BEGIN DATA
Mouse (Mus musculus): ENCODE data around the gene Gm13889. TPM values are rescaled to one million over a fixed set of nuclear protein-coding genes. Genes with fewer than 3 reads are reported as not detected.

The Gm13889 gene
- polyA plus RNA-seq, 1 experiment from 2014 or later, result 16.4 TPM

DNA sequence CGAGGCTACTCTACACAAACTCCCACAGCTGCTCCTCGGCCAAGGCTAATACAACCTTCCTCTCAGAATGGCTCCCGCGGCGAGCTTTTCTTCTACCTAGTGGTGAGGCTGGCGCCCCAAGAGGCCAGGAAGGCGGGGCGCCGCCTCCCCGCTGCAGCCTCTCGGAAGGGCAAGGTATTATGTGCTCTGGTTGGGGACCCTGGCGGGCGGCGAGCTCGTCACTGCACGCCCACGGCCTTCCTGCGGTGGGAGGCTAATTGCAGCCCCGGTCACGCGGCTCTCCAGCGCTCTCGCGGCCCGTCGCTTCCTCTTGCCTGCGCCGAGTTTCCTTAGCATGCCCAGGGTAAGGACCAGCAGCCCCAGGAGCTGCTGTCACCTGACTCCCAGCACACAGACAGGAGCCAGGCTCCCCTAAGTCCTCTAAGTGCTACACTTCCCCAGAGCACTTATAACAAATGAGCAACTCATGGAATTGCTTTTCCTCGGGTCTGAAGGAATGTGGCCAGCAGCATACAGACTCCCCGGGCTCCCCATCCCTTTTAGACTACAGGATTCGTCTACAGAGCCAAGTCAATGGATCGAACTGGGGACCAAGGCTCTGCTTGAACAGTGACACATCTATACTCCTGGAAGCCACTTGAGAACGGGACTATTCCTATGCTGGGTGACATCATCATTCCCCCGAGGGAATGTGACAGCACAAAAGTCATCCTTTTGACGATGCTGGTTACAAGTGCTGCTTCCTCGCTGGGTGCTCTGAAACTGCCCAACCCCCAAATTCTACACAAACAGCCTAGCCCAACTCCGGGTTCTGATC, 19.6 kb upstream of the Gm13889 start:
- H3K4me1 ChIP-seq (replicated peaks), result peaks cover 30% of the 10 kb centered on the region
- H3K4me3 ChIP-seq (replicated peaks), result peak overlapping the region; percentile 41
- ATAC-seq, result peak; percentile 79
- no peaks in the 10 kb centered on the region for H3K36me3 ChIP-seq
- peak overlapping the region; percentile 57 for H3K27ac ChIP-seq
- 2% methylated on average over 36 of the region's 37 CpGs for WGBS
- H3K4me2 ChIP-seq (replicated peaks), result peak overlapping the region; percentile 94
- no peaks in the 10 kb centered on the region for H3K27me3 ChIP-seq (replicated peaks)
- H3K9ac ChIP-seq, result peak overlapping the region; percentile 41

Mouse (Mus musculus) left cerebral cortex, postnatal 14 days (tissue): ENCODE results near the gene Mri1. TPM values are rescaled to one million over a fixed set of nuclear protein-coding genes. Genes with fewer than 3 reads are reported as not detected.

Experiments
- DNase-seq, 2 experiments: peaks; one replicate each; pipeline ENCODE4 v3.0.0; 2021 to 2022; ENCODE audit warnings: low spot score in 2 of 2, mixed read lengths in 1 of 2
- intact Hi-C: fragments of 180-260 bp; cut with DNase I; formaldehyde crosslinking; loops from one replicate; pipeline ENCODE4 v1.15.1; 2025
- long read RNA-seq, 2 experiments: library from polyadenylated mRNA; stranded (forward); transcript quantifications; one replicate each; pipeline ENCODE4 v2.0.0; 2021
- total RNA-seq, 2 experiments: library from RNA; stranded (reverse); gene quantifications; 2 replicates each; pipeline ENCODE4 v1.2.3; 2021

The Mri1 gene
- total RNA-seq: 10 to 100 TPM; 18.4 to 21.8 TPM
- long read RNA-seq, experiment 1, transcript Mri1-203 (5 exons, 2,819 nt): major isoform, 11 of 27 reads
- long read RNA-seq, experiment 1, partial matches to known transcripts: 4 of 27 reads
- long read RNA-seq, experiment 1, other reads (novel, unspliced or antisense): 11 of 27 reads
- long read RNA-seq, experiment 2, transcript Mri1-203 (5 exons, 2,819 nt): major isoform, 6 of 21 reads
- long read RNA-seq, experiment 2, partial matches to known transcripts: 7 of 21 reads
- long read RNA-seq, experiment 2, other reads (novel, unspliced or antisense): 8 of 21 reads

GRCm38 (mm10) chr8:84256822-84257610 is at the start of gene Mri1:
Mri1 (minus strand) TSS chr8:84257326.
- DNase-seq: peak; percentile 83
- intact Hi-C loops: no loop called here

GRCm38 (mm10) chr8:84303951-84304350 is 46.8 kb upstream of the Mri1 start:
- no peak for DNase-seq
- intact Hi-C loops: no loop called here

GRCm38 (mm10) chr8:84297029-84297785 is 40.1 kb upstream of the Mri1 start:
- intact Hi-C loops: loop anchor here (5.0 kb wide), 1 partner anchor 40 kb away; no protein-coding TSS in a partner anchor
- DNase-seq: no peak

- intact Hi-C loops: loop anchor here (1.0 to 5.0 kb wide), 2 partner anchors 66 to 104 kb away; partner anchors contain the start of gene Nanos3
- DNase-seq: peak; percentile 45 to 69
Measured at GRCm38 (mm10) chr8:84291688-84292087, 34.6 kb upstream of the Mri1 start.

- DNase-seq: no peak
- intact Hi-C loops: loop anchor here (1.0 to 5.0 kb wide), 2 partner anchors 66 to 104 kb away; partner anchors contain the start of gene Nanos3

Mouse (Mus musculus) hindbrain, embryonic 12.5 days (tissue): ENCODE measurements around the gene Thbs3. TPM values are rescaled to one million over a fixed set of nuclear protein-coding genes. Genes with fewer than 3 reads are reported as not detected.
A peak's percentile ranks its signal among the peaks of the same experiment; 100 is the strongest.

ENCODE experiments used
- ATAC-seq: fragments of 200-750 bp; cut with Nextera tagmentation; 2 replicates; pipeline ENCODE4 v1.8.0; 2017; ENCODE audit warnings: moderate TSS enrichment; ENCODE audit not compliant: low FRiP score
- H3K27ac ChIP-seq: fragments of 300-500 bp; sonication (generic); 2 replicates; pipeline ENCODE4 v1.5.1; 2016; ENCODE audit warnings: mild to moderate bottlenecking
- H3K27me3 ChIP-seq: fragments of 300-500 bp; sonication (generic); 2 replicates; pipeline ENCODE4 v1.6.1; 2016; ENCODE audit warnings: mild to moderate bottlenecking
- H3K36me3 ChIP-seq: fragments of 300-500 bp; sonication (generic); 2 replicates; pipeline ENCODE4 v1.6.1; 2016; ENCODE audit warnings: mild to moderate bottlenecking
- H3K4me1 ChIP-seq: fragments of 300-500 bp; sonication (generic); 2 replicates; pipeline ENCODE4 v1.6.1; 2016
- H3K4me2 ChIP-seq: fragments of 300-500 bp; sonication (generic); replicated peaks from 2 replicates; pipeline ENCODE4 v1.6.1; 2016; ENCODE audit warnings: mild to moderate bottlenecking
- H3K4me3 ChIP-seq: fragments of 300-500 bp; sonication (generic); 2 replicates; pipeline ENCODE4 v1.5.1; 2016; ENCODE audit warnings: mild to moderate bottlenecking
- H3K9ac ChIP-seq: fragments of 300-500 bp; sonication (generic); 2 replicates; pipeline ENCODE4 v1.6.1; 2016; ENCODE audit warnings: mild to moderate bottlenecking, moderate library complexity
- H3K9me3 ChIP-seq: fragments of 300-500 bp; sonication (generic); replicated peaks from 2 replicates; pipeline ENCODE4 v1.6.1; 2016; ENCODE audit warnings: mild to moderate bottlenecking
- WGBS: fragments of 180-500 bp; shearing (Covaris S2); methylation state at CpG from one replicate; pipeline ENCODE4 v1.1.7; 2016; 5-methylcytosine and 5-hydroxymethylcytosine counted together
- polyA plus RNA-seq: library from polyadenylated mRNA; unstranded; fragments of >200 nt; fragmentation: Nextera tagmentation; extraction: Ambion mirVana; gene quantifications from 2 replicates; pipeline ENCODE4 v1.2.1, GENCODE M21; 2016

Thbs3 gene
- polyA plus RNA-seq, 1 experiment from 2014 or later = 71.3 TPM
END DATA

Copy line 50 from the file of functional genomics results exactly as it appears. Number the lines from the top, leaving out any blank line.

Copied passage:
- H3K4me1 ChIP-seq: fragments of 300-500 bp; sonication (generic); 2 replicates; pipeline ENCODE4 v1.6.1; 2016